Thousands of Rohingya and Bangladeshi migrants remain stranded at sea, as Southeast Asian nations refuse to let them come ashore. The IOM's Jeffrey Labovitz calls on these governments to focus first on saving lives.
Concerns are mounting for thousands of migrants reportedly abandoned on the seas between Thailand, Malaysia and Indonesia as regional authorities seem keen on enforcing a policy to push boats back despite appeals by the UN and rights groups for a rapid rescue operation to avoid a humanitarian crisis.
Myanmar recently acknowledged international "concerns" about waves of boatpeople, many of whom are Rohingya fleeing from persecution, but denied it is solely to blame. The comments come as fresh details emerged of migrants being involved on fights over food and others being thrown overboard.
Some 3,000 migrants from impoverished Bangladesh and Myanmar have been rescued or washed to shore in Indonesia and Malaysia over the past week. Their vessels were reportedly abandoned by smugglers, leaving the hungry and desperate migrants to fend for themselves for days.
Jeffrey Labovitz, Chief of Mission of the International Organization for Migration (IOM) in Thailand, talks in a DW interview about the conditions migrants have to deal with on such boats and why the time to act for the regional authorities is now.
DW: How many do you reckon are still out at sea?
Jeffrey Labovitz: We believe that an estimated 3,100 people have landed or been rescued, but the difficult part is ascertaining how many people remain stranded at sea. Given that the initial estimate was 8,000 people, we reckon that a total of 5,000 people are still adrift at sea. Although these are no exact numbers, we believe there are still plenty of people out there in need of help.
What conditions are these people facing on the boats?
We are providing direct assistance every time a boat lands. People aboard the latest boat that was rescued by the Indonesian authorities off the coast of Aceh on Friday told us that there had been fights over food, which was running out, and that people were thrown overboard as a result. However, we don't know how many as we haven't been able to independently verify this information.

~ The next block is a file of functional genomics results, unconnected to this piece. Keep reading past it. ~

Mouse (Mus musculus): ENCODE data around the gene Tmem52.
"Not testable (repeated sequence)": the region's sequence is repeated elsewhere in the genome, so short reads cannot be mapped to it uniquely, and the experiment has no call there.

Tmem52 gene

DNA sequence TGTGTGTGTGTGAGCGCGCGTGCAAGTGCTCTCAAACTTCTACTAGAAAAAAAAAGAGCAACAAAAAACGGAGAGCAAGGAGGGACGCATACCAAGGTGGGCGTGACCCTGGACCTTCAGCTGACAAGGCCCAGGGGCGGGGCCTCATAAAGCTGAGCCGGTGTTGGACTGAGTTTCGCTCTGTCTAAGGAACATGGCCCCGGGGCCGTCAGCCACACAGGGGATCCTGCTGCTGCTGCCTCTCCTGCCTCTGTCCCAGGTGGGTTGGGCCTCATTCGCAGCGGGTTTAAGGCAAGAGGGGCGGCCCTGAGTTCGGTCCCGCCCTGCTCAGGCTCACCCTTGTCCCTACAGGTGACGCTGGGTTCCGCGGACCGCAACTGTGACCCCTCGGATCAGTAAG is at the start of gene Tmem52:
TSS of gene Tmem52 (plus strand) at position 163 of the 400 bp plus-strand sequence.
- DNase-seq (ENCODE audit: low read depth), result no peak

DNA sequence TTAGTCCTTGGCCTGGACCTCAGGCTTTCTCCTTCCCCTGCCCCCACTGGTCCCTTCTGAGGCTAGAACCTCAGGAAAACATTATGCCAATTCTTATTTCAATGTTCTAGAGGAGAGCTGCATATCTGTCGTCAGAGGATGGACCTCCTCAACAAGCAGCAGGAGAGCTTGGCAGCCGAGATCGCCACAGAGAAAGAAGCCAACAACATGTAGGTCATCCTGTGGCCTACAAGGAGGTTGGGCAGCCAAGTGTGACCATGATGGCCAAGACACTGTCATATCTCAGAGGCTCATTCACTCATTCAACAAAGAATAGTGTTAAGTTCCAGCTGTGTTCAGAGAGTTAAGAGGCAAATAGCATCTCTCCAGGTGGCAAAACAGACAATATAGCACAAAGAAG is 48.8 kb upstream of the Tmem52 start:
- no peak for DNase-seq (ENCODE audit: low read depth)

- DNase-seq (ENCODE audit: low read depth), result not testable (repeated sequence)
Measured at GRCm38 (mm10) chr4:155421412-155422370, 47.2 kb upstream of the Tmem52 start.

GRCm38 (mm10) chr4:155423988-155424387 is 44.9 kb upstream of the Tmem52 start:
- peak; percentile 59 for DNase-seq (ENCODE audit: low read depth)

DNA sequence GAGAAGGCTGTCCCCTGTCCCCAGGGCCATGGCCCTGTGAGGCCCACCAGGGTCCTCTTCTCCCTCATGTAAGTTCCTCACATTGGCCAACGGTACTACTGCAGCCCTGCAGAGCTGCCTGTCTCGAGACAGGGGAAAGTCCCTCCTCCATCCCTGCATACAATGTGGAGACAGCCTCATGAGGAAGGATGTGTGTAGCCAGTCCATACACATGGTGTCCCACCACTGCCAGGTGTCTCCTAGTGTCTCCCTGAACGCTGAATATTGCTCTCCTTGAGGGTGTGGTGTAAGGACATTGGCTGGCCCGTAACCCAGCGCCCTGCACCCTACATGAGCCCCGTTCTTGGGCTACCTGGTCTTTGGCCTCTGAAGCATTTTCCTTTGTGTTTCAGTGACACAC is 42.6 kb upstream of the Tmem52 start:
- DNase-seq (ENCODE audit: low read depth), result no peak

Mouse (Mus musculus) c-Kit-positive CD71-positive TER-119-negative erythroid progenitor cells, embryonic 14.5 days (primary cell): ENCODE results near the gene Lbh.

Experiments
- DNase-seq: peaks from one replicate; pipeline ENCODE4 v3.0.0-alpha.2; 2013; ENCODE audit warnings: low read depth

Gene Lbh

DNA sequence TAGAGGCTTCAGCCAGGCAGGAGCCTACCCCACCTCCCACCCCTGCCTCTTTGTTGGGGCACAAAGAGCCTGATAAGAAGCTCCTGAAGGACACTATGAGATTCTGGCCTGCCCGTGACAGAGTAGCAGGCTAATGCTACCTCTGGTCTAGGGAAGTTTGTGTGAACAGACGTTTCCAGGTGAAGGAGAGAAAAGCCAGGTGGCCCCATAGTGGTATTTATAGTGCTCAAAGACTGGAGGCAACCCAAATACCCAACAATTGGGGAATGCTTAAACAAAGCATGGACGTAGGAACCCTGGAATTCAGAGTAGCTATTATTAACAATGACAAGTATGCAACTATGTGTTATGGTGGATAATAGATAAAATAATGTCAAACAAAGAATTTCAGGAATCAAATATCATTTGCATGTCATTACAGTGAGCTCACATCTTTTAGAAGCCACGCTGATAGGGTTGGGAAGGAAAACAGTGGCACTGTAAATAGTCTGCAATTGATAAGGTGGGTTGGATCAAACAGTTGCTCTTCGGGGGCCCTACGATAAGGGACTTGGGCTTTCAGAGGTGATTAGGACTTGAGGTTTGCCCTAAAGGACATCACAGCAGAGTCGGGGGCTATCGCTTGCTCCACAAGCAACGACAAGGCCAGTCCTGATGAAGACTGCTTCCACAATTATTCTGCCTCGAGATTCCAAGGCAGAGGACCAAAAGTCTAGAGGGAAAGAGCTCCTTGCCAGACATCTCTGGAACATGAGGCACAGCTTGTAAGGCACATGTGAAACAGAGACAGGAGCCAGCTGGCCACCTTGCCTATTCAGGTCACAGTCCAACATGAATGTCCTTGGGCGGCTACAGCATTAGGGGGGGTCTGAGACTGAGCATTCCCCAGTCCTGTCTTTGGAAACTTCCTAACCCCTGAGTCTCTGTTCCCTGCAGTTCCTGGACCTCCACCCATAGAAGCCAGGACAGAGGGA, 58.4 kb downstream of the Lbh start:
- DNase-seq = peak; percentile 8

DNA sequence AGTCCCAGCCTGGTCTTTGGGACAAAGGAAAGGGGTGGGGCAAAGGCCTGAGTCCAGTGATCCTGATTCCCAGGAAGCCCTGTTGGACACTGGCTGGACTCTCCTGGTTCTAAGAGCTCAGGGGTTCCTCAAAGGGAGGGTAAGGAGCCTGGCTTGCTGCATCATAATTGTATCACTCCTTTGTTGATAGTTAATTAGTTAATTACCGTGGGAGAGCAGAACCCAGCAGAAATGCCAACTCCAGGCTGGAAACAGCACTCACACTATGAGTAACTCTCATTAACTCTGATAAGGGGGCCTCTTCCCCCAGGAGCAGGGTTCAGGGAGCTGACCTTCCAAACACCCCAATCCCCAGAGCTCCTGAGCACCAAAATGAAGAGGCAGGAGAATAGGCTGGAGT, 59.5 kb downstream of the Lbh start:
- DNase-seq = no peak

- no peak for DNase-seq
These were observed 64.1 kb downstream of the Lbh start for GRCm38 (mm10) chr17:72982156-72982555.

In such boats people are packed in, unable to move, with limited bathroom access and limited food supply, said Labovitz
People are being transported in different types of vessels, but for the most part, smugglers use large or smaller fishing boats. In the larger ones, people are usually cramped in the hull, often lying down.
Smugglers pack as many people as they can in these vessels and don't let people walk around freely as this would pose a security issue for the smuggler. We have had reports of people being beaten if they stand up. So people are packed in, unable to move, with limited bathroom access and limited food supply.
Water supplies can get contaminated with fecal matter, sea sickness can cause quick dehydration. About 1.8 percent suffer from beriberi, which is a thiamine deficiency.
These most drastic cases lose their ability to walk and look like living skeletons. Another two to four percent are severely malnourished and 40 percent are undernourished. If there are any underlying health concerns, then their vulnerability is compounded. The longer their ordeal lasts the worse it gets.
Has any help been offered to them by the Southeast Asian authorities?
We are aware of one boat receiving assistance. A Thai Navy helicopter dropped food rations and other provisions onto the vessel. We also understand there was an offer to disembark, but unfortunately it didn't materialize. We do hope, however, that disembarkation takes place at any location as soon as possible given that acute problem of lack of food and water.
What do you call on these governments and the international to do?
We call on them to save lives. The people stranded at sea are a relatively small number. There need to be joint search and rescue as well disembarkation plans. We also need to have better measures in places for protecting these people, facilities that are humane and meet certain standards. But first and foremost we need to save lives.
The people stranded at sea are a relatively small number, said Labovitz, calling on regional government to save lives now
Thailand has announced a regional meeting on the crisis for May 29. But Myanmar - which refuses citizenship to its Rohingya minority - indicated it would stay away. Isn't the May 29 summit too little too late?
There seems to be a lot of confusion about that meeting. The meeting is very much focused on the broader issues such as the smuggling networks, how they work across countries and how they can be stopped.
The intention is not to take a decision on whether to rescue the people stranded at sea or not. I believe such a conversation is already taking place between the governments directly affected by the crisis. Malaysia said that its foreign minister would meet his Thai and Indonesian counterparts in Kuala Lumpur on Wednesday to discuss ways to tackle people smuggling.
Jeffrey Labovitz is Chief of Mission of the International Organization for Migration (IOM) in Thailand.
The interview was conducted by Gabriel Domínguez.